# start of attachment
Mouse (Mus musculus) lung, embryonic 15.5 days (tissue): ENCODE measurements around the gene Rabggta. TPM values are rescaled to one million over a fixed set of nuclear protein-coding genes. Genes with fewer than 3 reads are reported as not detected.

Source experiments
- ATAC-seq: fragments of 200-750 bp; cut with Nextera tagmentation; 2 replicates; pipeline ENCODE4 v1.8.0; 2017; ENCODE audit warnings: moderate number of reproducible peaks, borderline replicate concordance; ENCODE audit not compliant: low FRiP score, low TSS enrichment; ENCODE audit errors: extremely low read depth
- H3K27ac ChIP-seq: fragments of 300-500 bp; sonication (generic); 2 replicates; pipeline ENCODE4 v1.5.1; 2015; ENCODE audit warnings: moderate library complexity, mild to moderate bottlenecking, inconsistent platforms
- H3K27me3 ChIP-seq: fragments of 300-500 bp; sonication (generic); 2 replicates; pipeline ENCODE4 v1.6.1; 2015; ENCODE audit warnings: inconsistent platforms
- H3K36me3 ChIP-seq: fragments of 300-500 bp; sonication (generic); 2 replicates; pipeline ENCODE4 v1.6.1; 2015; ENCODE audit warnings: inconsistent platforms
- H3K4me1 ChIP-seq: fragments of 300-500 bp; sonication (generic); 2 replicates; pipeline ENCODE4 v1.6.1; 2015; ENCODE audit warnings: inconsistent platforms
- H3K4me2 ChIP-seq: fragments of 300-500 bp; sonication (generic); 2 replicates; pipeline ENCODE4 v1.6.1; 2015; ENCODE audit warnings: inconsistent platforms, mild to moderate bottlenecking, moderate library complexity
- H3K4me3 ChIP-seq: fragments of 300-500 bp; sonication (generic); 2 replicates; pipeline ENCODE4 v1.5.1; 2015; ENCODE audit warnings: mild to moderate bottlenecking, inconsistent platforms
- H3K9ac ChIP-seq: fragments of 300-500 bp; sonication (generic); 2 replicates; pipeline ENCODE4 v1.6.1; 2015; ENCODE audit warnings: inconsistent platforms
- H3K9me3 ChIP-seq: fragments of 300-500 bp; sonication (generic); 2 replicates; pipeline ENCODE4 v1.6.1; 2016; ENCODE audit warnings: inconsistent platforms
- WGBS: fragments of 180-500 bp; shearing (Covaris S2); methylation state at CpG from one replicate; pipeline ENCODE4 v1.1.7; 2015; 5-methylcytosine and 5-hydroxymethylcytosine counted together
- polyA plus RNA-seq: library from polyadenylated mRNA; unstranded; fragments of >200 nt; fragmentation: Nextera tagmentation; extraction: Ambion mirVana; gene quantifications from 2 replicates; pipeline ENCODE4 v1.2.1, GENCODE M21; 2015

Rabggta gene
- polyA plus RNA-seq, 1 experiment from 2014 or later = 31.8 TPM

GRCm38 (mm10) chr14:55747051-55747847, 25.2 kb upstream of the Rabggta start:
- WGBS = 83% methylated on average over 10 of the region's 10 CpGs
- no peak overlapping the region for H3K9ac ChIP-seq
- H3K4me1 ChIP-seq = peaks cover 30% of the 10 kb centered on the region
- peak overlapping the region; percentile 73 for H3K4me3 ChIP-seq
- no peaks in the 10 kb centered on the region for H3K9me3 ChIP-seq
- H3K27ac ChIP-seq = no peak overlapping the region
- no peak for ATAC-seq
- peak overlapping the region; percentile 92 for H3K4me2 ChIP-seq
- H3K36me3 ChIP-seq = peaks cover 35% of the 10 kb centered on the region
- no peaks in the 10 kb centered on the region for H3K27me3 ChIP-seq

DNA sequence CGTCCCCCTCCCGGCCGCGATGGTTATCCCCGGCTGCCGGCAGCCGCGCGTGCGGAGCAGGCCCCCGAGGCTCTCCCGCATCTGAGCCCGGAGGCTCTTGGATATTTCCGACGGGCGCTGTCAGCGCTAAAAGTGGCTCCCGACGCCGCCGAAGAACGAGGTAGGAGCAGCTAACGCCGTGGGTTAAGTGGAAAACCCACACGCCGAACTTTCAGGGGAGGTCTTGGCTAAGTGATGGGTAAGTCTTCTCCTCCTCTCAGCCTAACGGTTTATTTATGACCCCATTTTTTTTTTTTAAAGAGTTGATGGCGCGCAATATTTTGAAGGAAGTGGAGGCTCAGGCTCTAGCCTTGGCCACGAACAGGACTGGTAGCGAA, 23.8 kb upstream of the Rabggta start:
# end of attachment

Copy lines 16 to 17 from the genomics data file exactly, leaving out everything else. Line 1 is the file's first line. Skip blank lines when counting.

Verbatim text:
GRCm38 (mm10) chr14:55747051-55747847, 25.2 kb upstream of the Rabggta start:
- WGBS = 83% methylated on average over 10 of the region's 10 CpGs